Patrick Korner’s Top 10 of 2010

Top Ten of 2010

By Patrick Korner

2010, for me, was a bit of a landmark year in terms of gaming. Not only did I play more games than I had in most years previously (thanks to having two regular game nights a week plus semi-regular opportunities for more gaming on weekends), I played a larger variety of games. Why is this? Two somewhat related reasons:

1. The Eurogame release schedule has gotten more and more padded with ‘meh’ games as publishers try and out-do each other in terms of sheer release volume.

2. More gaming time means more time to explore longer games, which naturally trend me towards more thematic and/or conflict-based offerings.

The second point above has led me into seeking out more and more titles that I’d have never even thought twice about buying as little as three years ago, which is why my latest game order included both Mansions of Madness and Combat Commander: Europe. Three Years Ago Me is rolling on the floor, laughing at Today Me, but there you have it.

Am I saying that the Eurogame ship has sailed? Heck no. There will always be room in my gaming collection for enjoyable, engaging and well-made games. I’ve just decided to broaden my horizons a little. I’m never going to be a full-fledged Ameritrasher, nor am I going to start lurking the forums at Consimworld, but there’s no denying that those genres have produced some damn fine games and will continue to do so. I’m looking forward to 2011 in a way I haven’t in years, which can only be a good thing, right?

Anyways, on to the list of the 10 games that most caught my attention from last year, in no particular order, along with a few other special awards and commentary:

7 Wonders

Antoine Bauza’s gorgeously-produced game about building ancient civilizations scratches my long-dormant Magic: The Gathering itch by using the card drafting mechanic to good effect. Just like MtG, it helps to know what card are out there. Just like MtG, you can try and ‘guide’ your left-hand neighbour into choosing a certain route (and thus hopefully leaving the cards that fit better with your strategy alone when it comes time for him/her to pass to the right). I’m looking forward to seeing how the Leaders expansion mixes up the game, but right now this is one of my favourite larger-group games. It’s not especially deep, since it’s possible (especially with a larger number of players) to miss out on the one or two cards that would really underpin your plans, but it’s a fun ride.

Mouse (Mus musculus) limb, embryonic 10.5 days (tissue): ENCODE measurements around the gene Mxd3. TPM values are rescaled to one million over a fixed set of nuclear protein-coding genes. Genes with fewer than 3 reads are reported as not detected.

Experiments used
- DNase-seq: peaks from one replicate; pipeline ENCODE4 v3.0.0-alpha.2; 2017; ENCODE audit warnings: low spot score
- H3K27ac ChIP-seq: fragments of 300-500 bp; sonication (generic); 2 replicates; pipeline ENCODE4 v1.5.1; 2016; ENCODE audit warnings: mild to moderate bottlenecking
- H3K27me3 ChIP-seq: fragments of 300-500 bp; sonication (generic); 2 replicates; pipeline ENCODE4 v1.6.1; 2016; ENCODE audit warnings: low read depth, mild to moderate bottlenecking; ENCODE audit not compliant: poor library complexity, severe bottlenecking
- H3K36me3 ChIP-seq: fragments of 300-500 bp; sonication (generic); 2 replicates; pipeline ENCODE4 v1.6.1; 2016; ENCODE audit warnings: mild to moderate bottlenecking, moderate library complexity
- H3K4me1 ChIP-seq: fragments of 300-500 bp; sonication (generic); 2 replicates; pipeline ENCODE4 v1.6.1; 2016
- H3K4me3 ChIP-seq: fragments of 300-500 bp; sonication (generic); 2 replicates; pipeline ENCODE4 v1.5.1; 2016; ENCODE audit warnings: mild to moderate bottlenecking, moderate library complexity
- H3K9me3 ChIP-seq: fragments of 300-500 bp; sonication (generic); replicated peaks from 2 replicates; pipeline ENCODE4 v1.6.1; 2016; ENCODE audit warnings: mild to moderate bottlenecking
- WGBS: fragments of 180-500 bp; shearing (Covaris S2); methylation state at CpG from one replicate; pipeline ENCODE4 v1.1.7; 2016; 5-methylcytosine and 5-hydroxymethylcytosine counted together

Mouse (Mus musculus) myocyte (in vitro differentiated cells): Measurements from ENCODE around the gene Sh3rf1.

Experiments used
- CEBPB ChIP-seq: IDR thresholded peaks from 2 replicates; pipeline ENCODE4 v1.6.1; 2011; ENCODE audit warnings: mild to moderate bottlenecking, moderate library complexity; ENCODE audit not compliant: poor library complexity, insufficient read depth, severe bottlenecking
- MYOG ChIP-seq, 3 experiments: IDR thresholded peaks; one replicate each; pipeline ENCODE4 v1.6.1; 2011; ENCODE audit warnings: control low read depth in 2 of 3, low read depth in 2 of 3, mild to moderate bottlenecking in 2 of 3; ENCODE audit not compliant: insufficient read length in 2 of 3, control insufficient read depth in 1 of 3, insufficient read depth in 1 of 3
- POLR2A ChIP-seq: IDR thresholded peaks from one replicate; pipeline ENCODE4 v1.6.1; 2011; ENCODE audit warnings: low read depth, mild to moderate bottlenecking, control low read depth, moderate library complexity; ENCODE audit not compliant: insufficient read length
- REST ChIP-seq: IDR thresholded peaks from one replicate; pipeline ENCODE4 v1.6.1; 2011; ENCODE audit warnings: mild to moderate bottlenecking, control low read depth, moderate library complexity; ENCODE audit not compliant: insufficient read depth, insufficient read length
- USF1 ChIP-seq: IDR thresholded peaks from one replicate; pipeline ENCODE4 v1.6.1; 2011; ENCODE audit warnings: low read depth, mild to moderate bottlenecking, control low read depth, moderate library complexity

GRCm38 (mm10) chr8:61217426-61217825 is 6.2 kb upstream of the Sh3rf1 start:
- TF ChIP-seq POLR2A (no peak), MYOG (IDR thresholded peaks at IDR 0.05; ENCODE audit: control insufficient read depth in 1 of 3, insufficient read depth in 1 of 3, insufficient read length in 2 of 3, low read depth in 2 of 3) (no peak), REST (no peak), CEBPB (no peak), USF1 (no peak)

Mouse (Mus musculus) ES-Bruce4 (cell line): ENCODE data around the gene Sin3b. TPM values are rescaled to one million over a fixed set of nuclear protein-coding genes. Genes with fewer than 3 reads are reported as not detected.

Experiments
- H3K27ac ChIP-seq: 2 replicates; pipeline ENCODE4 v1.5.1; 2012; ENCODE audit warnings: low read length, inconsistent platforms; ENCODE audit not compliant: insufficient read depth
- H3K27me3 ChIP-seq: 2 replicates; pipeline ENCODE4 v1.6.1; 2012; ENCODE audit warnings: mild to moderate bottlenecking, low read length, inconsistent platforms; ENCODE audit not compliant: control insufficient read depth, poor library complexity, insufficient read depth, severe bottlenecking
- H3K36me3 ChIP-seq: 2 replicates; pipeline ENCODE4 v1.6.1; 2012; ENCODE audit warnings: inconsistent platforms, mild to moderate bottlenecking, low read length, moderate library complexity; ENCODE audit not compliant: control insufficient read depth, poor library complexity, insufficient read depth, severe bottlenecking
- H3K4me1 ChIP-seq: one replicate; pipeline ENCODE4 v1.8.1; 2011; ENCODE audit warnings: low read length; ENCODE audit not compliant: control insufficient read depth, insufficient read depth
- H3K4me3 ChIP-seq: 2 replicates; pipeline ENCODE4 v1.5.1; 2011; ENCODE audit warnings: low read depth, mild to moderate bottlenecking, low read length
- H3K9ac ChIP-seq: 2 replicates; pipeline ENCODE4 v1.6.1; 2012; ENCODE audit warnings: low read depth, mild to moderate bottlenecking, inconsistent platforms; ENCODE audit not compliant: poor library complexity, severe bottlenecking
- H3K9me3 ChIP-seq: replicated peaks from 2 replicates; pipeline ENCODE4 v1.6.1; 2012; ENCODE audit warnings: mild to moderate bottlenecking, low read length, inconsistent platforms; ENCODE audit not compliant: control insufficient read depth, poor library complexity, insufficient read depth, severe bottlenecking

Dominant Species

Chad Jensen is, I think, a game design genius. Here, you get to be a bird or insect or whatever and try and bring the world under your thumb (or claw or whatever) – just in time for the world to become a very cold place. Jockey for position, establish dominance and score as many points as you can while doing so. Special cards and lots of game mechanics means a fairly fluid board position, which makes for a highly engaging game. The only thing I dislike about this outstanding wargame-pretending-to-be-a-Eurogame is that it’s about an hour too long for pure awesome. So it only gets to be mostly awesome. Note that it is possible to get put into very, very difficult situations – you’re not ‘eliminated’ per se but you will have a hard time pulling out a victory. If that sort of thing turns you off then this might not be the game for you.


The latest Mac Gerdts rondel game, this may be the best of the bunch for me, partly because it’s a deliberately more middle-weight design than Imperial or Antike. It’s also far less overtly conflict-based (if anything, it’s more cooperation-based as there is a fairly significant left-right binding effect), which reduces the game’s frustration factor by a fair bit. Gorgeous production, multiple paths to victory, difficult money-management decisions – lots of great stuff going on here and so it makes the list even if the theme of exploring and colonies is a little past its ‘best before’ date. Cash flow, to me, seems to be the linchpin that allows everything else to work out for you, so keep a close eye on it. You can afford to be broke (or almost broke) sometimes, but you’d better have a good way to make money efficiently before the next opportunity you have to spend it comes around again.

Labyrinth: The War on Terror, 2001-?